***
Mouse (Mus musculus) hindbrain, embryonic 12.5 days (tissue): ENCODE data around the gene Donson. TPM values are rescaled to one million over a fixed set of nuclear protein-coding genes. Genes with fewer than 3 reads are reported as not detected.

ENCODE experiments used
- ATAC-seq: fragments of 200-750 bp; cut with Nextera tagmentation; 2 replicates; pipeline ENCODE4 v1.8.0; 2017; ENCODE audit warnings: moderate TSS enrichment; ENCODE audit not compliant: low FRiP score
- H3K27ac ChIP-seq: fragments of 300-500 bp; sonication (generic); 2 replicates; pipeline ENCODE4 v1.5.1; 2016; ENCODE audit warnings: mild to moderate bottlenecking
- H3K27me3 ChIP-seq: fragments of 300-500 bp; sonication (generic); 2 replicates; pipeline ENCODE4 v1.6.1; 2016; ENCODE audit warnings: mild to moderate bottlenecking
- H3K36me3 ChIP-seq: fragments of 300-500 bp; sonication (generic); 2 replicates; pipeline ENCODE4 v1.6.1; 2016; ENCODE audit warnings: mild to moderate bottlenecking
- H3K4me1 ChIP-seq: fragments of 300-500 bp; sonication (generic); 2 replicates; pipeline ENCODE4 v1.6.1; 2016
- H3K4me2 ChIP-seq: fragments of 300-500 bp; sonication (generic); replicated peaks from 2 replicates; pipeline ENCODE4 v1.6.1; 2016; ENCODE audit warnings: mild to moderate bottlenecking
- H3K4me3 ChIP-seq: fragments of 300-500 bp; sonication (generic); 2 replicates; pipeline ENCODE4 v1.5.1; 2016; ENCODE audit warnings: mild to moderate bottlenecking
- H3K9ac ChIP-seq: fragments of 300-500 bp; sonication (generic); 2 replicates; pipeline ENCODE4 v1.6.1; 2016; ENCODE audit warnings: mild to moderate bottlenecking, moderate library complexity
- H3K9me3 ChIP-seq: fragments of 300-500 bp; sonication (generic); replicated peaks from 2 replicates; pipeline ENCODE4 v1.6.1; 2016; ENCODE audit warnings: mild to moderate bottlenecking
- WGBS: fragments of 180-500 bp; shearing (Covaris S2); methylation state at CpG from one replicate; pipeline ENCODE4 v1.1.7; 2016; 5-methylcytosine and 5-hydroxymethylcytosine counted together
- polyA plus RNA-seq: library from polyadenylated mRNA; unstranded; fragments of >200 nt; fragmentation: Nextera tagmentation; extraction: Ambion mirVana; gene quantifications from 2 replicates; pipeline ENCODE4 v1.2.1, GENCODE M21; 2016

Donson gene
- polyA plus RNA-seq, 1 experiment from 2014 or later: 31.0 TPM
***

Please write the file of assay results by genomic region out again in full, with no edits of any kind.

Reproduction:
Mouse (Mus musculus) hindbrain, embryonic 12.5 days (tissue): ENCODE data around the gene Donson. TPM values are rescaled to one million over a fixed set of nuclear protein-coding genes. Genes with fewer than 3 reads are reported as not detected.

ENCODE experiments used
- ATAC-seq: fragments of 200-750 bp; cut with Nextera tagmentation; 2 replicates; pipeline ENCODE4 v1.8.0; 2017; ENCODE audit warnings: moderate TSS enrichment; ENCODE audit not compliant: low FRiP score
- H3K27ac ChIP-seq: fragments of 300-500 bp; sonication (generic); 2 replicates; pipeline ENCODE4 v1.5.1; 2016; ENCODE audit warnings: mild to moderate bottlenecking
- H3K27me3 ChIP-seq: fragments of 300-500 bp; sonication (generic); 2 replicates; pipeline ENCODE4 v1.6.1; 2016; ENCODE audit warnings: mild to moderate bottlenecking
- H3K36me3 ChIP-seq: fragments of 300-500 bp; sonication (generic); 2 replicates; pipeline ENCODE4 v1.6.1; 2016; ENCODE audit warnings: mild to moderate bottlenecking
- H3K4me1 ChIP-seq: fragments of 300-500 bp; sonication (generic); 2 replicates; pipeline ENCODE4 v1.6.1; 2016
- H3K4me2 ChIP-seq: fragments of 300-500 bp; sonication (generic); replicated peaks from 2 replicates; pipeline ENCODE4 v1.6.1; 2016; ENCODE audit warnings: mild to moderate bottlenecking
- H3K4me3 ChIP-seq: fragments of 300-500 bp; sonication (generic); 2 replicates; pipeline ENCODE4 v1.5.1; 2016; ENCODE audit warnings: mild to moderate bottlenecking
- H3K9ac ChIP-seq: fragments of 300-500 bp; sonication (generic); 2 replicates; pipeline ENCODE4 v1.6.1; 2016; ENCODE audit warnings: mild to moderate bottlenecking, moderate library complexity
- H3K9me3 ChIP-seq: fragments of 300-500 bp; sonication (generic); replicated peaks from 2 replicates; pipeline ENCODE4 v1.6.1; 2016; ENCODE audit warnings: mild to moderate bottlenecking
- WGBS: fragments of 180-500 bp; shearing (Covaris S2); methylation state at CpG from one replicate; pipeline ENCODE4 v1.1.7; 2016; 5-methylcytosine and 5-hydroxymethylcytosine counted together
- polyA plus RNA-seq: library from polyadenylated mRNA; unstranded; fragments of >200 nt; fragmentation: Nextera tagmentation; extraction: Ambion mirVana; gene quantifications from 2 replicates; pipeline ENCODE4 v1.2.1, GENCODE M21; 2016

Donson gene
- polyA plus RNA-seq, 1 experiment from 2014 or later: 31.0 TPM